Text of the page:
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123 – Sheikh Sayyid al-Ṣaftī 5

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122-SSF, Saied Safti, Taksim Layali Saba 204-SSF-A, Saied Safti, Ya Dayek El Nom I

 

The Arab Music Archiving and Research foundation (AMAR), in collaboration with the Sharjah Art Foundation (SAF), presents “Min al-Tārīkh”.

Dear listeners,

Welcome to a new episode of “Min al-Tārīkh”.

Today, we will resume our discussion about Sheikh Sayyid al-Ṣaftī with Prof. Frédéric Lagrange.

We, almost, …

Did we finish the dawr or not?

Not completely…

Are you going to sing me a mawwāl?

I will. Just play me some taqsīm layālī to accompany Sayyid al-Ṣaftīs mawwāl.

First, here are probably some of the most beautiful layālī sung by Sayyid al-Ṣaftī. They were recorded on this demo disc that includes muwashshaḥ “Ahwa Qamaran” to the ṣabā on one side, and layālī to the ṣabā on the second side.

Beautiful indeed…

(♩)

Sayyid al-Ṣaftī is among those who recorded layālī ‘ala al-waḥda.

The continuation of “Ta‘āla yā khayāl bahgit amālī”.

True… to the ‘ushshāq.

A muwashshaḥ to the ‘ushshāqlayālī to the ‘ushshāq ‘ala al-waḥda.

It may bear a connection to Sheikh Abū al-‘Ilā. There was apparently a relation between them… they even shared similar thoughts.

(♩)

Let us stay with the maqām ‘ushshāq and with the mawwāl “Yā mālik al-rūḥ” to the ‘ushshāq.

The beautiful “Yā mālik al-rūḥ” recorded in 1907 by Zonophone…

(♩)

Sayyid al-Ṣaftī recorded a large repertoire of mawwāl to all the maqām. Those we prefer are his discs exclusively dedicated to mawwāl, notably the late ones. Even though his voice was weaker and his vocal texture had lost its “charm” as you called it, still his experience shows through his great exploitation of all the maqām’s scale-steps.

Are you referring to “Yā dhāyi’ el-nōm” to the bayyātī?

Yes, the beautiful “Yā dhāyi’ el-nōm” to the bayyātī that he sang with great mastery.

Let us listen to it…

(♩)

After these Odeon and Columbia recordings made in the late 1920s, Sayyid al-Ṣaftī stopped singing. Was it because he gave up, or because of something else?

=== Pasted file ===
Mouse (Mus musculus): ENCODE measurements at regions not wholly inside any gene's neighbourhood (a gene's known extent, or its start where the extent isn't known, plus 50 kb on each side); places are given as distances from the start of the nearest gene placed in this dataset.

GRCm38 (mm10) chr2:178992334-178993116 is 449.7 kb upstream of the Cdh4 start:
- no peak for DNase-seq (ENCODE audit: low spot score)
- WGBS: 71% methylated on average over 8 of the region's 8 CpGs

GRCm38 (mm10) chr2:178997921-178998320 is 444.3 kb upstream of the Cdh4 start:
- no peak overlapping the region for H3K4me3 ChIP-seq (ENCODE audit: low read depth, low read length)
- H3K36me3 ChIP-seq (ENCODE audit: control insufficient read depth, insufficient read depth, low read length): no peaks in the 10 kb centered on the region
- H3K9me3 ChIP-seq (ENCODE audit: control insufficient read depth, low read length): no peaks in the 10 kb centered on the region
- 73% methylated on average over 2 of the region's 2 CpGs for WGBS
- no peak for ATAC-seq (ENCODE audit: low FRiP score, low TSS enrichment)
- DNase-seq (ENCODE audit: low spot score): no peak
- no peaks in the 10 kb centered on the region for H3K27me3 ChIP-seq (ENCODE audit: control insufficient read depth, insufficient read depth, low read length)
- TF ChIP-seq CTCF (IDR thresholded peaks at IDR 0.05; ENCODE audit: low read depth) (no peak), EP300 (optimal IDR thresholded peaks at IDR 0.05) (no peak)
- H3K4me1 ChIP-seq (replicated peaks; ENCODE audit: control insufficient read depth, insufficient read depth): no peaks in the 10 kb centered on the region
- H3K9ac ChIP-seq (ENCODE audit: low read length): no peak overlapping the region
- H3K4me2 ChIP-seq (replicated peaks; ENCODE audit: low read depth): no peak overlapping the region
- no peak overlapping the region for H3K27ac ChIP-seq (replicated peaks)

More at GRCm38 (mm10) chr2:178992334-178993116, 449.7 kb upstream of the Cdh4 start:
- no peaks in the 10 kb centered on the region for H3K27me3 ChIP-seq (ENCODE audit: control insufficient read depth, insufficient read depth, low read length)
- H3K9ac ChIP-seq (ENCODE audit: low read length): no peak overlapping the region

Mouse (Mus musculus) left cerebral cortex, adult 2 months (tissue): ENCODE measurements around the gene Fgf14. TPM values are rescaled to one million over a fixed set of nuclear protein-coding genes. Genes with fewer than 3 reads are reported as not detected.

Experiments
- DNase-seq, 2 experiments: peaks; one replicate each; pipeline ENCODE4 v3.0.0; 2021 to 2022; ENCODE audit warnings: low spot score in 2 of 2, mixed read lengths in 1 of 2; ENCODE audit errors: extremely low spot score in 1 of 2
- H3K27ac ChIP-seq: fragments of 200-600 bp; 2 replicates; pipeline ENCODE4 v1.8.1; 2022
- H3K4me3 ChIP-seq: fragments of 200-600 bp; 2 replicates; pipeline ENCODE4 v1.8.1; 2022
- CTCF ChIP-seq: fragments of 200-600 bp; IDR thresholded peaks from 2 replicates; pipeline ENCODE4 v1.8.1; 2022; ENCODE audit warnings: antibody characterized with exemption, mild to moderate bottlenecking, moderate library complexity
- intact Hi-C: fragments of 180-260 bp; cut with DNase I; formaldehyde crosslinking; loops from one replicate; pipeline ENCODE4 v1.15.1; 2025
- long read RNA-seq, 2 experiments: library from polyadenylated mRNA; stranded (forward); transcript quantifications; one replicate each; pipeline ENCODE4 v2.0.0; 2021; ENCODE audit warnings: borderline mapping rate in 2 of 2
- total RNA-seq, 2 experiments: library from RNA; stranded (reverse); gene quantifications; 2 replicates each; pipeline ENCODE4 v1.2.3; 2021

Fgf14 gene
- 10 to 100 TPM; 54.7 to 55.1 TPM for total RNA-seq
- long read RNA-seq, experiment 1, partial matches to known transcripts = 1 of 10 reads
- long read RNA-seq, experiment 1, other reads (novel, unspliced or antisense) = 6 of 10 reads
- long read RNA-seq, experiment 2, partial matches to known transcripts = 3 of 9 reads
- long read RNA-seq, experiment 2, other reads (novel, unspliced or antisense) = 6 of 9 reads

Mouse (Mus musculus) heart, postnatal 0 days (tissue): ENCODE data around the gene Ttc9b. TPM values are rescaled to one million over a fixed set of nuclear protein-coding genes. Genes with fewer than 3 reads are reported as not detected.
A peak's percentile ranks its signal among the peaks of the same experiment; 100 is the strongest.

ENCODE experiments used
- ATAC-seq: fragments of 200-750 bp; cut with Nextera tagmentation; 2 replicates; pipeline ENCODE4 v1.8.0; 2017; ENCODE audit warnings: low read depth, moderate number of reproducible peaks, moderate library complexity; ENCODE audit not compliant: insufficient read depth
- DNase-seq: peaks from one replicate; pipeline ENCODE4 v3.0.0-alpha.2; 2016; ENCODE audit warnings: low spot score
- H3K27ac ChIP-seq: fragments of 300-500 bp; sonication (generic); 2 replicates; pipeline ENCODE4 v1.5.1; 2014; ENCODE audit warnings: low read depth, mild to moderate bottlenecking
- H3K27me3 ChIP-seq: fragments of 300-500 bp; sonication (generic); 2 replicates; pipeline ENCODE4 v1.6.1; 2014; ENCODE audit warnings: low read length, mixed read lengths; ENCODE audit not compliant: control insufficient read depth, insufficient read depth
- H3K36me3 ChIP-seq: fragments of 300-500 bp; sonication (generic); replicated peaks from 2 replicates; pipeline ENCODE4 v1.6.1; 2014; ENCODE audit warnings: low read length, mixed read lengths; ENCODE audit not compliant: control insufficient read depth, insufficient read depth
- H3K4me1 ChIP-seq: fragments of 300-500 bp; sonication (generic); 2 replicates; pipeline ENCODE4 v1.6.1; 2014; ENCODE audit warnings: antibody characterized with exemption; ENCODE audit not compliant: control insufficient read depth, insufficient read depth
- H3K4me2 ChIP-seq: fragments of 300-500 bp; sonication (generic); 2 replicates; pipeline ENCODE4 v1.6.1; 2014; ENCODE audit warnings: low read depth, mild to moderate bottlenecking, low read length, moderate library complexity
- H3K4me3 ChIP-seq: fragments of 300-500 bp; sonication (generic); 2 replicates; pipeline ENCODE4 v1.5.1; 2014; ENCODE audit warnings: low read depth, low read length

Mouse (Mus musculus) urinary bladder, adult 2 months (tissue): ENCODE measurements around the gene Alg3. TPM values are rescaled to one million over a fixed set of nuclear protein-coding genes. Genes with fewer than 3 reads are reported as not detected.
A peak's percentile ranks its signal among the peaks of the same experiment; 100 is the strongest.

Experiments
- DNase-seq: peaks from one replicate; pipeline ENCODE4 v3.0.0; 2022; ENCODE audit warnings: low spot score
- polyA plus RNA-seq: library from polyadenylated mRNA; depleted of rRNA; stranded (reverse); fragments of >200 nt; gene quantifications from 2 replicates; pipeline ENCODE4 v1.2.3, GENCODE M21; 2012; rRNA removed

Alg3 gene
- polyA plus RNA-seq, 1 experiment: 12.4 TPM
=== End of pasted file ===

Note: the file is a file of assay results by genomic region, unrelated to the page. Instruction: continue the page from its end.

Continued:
He most probably gave up. The Syrian sources we mentioned all state that Sheikh Sayyid al-Ṣaftī was addicted to alcohol, maybe to the point where he was unable to resume his artistic career… It may have affected his voice.

Sheikh Sayyid al-Ṣaftī did not sing for the Egyptian Radio even though he died in 1939, and thus must have had the opportunity to sing for the Radio. Neither did he record for the 1932 Cairo Congress. So I think he had lost his vocal ability by the late 1920s and was then unable to perform dawr with the same infinite mastery we can witness and that characterises his performance in the early years of the century.

Indeed. He, strangely, neither sang at local radio stations, nor at the Arabic BBC, or at the Egyptian Radio.

On the other hand, did he, like ‘Abd al-Laīf al-Bannā, go and chant in his village. What did he do?

I do not think so. I think he was tired.

‘Abd al-Laṭīf al-Bannā had not lost his voice, whereas Sayyid al-Ṣaftī’s Odeon electrical recordings prove, as I said, that he had lost 70% of his voice. Thus he must have given up on his art.

He died discreetly in 1939.

We thank you for this great episode on Sheikh Sayyid al-Ṣaftī. Which piece by Sheikh Sayyid al-Ṣaftī shall we conclude with?

Muwashshaḥ “Qātilī bi-ghunj al-kaḥali” to the bayyātīwarashān”. Let us listen to it.

Beautiful… Barfashān in Turkish…

With this we end today’s episode of “Min al-Tārīkh”.

We thank Prof. Frédéric Afandī Lagrange.

You are most welcome.

We conclude this episode with “Qātilī bi-ghunj al-kaḥali”.

(♩)

“Min al-Tārīkh” is brought to you by Mustafa Said.

 

  2015  /  Podcast  /  Last Updated August 6, 2015 by Naji Zahar  /  Tags:
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